Coronavirus cases are falling at roughly the same rate across the UK, according to a leading scientist advising the government.
Prof Graham Medley said there was no evidence of differences in the reproduction (R) number across the UK.
Deaths and cases have fallen in every UK nation and region since early April.
That suggests the R number – the measure of how many new people are infected by each case – is below one everywhere.
The government is keeping a close eye on R as it reviews lockdown. If it goes above one, the epidemic will grow.
At the peak of the epidemic in April, everywhere except Northern Ireland, Wales and the south west of England were seeing more than 100 deaths a day. That compares with fewer than 35 in each nation and region on 20 May.
There has been significant interest in whether there are differences in regional R rates.
Two weeks ago, the Mayors of Greater Manchester and Liverpool, Andy Burnham and Steve Rotheram, called on the government to publish regional R numbers, saying their areas were “not yet on the clear downward trajectory seen in other parts of the country”.
The BBC understands that Sage (the Scientific Advisory Group on Emergencies) does plan to publish regional estimates for England of the R number.
Its figure will be based on the work of several different groups, including the London School of Hygiene and Tropical Medicine (LSHTM), Imperial College London, the University of Cambridge and the University of Warwick.
But Prof Medley, who is based at the LSHTM, said: “I have not seen any data that would lead me to be believe that there are any regional differences.
“The epidemics in each region looked very similar.”
This doesn’t mean a “one-size-fits-all” approach, though.
Prof Keith Neal, an epidemiologist at the University of Nottingham, added: “This is not one pandemic, but a series of local epidemics all occurring at the same time.”
The scientists say variations are much more local – for example around individual care homes or hospitals.
Why do the scientists say there’s no difference in R?
The main data used to calculate R will be familiar: new cases, deaths and people in hospital.
Scientists also look at 111 and 999 calls, contact data from surveys and Google, and information from King’s College London’s Covid symptom-tracker app.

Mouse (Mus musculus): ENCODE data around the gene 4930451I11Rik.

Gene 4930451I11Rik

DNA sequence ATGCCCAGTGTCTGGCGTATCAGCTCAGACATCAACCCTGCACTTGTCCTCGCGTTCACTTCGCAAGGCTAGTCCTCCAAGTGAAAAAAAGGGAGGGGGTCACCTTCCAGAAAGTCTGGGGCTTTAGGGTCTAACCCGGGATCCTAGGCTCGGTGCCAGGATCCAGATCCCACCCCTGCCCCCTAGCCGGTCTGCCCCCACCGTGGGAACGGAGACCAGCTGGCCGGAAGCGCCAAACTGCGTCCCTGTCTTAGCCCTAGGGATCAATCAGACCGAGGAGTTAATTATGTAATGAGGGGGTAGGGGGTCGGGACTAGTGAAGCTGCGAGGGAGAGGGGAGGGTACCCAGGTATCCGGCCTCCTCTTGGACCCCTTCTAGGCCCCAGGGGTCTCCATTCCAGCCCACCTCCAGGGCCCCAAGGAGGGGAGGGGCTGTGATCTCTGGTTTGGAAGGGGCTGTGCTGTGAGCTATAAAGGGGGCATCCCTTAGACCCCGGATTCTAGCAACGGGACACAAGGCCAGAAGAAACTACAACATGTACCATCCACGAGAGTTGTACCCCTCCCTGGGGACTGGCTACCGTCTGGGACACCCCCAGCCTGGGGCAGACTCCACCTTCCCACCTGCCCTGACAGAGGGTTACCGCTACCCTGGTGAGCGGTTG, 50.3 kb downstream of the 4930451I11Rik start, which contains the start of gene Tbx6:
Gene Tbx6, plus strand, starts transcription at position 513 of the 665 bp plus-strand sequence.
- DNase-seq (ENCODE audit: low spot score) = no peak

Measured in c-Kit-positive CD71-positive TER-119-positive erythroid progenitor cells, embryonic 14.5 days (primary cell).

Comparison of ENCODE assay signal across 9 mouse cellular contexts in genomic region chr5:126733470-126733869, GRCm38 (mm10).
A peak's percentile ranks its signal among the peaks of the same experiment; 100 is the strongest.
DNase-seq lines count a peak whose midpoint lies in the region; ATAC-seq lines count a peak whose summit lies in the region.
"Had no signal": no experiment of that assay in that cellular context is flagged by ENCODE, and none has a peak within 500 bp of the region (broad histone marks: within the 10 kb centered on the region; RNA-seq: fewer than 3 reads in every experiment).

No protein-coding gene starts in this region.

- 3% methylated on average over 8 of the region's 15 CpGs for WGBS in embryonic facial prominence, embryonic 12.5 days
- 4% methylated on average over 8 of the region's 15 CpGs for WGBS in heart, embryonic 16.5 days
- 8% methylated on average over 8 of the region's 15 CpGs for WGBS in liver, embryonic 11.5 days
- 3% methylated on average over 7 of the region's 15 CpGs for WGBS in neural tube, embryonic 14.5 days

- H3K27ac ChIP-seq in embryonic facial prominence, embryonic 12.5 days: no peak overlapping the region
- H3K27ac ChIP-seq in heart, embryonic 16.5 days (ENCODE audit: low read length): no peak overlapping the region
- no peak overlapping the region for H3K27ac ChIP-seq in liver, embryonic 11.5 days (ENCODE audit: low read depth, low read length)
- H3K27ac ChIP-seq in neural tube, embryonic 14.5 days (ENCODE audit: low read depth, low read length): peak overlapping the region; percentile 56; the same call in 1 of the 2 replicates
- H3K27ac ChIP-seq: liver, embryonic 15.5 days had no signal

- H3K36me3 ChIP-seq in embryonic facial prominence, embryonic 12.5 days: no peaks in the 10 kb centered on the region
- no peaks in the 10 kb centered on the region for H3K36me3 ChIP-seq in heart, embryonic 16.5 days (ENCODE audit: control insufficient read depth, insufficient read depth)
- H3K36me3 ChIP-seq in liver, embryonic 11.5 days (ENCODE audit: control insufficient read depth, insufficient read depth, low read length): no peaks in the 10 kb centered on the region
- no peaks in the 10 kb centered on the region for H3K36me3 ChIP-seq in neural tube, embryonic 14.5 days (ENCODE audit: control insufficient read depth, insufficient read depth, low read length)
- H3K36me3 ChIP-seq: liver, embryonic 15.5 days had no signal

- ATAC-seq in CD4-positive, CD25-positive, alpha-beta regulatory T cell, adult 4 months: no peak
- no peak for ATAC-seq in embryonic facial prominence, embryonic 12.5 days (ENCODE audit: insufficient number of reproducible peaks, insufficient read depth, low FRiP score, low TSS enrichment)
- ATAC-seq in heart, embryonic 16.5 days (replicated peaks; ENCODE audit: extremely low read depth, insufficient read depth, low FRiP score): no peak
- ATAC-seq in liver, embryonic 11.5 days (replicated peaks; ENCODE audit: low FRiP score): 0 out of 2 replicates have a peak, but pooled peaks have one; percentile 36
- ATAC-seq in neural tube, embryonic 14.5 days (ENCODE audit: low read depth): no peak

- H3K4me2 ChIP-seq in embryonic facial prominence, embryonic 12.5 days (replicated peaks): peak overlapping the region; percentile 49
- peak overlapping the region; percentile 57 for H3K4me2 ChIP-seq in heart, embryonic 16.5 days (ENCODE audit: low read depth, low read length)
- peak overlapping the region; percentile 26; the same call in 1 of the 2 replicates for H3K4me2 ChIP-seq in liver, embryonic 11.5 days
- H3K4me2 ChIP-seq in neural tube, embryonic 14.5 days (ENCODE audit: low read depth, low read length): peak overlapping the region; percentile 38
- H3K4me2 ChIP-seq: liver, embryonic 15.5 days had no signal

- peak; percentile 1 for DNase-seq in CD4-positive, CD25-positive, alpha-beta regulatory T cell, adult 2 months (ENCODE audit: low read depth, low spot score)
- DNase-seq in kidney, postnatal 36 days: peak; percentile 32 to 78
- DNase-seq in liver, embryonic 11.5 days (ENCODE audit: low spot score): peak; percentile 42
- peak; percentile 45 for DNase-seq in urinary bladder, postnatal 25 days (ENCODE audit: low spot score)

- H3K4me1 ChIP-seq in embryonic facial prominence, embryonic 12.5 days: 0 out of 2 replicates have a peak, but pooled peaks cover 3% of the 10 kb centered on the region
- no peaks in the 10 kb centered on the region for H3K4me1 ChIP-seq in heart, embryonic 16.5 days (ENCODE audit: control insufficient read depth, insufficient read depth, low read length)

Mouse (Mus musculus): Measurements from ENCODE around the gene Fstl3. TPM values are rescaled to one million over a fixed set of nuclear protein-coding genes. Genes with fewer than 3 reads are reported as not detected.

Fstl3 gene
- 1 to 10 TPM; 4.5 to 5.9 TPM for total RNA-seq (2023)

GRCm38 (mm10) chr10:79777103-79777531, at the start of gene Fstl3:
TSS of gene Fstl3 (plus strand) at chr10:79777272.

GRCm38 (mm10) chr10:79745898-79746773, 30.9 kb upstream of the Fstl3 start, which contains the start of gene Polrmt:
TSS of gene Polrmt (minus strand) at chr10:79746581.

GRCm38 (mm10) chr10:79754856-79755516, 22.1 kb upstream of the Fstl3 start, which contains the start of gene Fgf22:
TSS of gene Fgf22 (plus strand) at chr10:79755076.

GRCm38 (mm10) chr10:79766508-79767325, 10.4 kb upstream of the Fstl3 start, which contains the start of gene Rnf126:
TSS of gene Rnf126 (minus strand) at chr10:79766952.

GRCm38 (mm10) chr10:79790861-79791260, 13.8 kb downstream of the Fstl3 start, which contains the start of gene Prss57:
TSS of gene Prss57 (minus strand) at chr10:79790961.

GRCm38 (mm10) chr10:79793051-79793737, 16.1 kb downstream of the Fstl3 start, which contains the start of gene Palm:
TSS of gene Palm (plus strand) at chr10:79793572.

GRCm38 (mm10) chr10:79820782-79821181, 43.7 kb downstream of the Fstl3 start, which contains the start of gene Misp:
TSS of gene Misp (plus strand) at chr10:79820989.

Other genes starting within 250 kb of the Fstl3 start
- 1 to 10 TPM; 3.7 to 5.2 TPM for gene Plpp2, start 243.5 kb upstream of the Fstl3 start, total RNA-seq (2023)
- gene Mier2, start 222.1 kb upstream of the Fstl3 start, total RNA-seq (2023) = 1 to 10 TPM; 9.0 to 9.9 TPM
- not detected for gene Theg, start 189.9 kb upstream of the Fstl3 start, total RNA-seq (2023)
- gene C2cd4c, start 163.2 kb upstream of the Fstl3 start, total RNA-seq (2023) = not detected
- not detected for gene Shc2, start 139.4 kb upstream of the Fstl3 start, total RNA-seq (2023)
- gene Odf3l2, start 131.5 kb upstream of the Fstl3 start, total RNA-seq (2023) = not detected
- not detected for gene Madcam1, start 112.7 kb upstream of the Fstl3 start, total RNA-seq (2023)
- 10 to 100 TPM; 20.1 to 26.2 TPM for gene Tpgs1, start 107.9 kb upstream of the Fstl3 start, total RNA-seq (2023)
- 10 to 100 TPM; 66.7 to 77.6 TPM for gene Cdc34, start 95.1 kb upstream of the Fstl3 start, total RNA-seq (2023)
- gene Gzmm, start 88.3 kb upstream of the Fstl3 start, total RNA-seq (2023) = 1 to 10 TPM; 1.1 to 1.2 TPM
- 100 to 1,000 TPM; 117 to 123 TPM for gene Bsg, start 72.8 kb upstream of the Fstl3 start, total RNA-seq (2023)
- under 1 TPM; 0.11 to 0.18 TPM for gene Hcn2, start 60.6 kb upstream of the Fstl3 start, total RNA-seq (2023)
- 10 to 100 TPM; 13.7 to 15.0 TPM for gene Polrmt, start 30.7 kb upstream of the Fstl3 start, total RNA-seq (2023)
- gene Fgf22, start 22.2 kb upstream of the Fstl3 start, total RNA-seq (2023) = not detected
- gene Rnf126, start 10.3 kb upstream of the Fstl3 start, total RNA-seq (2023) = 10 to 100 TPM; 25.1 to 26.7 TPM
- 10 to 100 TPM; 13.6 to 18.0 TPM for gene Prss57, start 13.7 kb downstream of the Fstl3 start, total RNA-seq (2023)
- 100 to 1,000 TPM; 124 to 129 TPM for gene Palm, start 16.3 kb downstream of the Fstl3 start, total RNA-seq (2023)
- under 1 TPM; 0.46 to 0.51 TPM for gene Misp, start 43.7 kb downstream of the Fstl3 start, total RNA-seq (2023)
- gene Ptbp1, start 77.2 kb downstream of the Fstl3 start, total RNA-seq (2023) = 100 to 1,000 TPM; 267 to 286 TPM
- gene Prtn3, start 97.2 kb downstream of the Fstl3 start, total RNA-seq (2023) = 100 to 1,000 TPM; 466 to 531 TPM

They warn that national estimates of R come with a wide margin of uncertainty and that’s even wider for regional estimates based on smaller populations.
But they are confident there is no single region or nation that lags far behind all the others across all of these measures.
Even the Midlands, where the numbers of people in hospital, new deaths or confirmed cases are shrinking more slowly than most other regions in the UK, is only slightly worse than average.
London is an outlier
London saw the largest number of deaths each day at the height of the epidemic, but is now seeing fewer deaths per day than the Midlands.
But that is because deaths in London have fallen unusually quickly – rather than the decline in the Midlands being slow.
In the Midlands, deaths in hospitals have fallen by 23% a week between 1 May and 20 May, compared with the average fall (25% a week).
London – along with the South West – is now seeing the steepest falls in daily death numbers.
Hospitalisations have fallen by 10% a week in the Midlands in the period 1-20 May, compared with the UK average of 12% a week.
London also saw the fastest decline in confirmed cases, while in Wales, the number of confirmed cases grew slightly on average in the period.
But that is likely to be because of testing rates, rather than the true rate of infection because deaths are actually falling faster there than anywhere aside from London and the South West.
Coming out of lockdown may change the regional or local picture.
But as testing and tracing expand, or as the national prevalence survey provides more information on the number of infections in the country, there will be clearer data on both the national and local picture.
Graphics by Edwin Lowther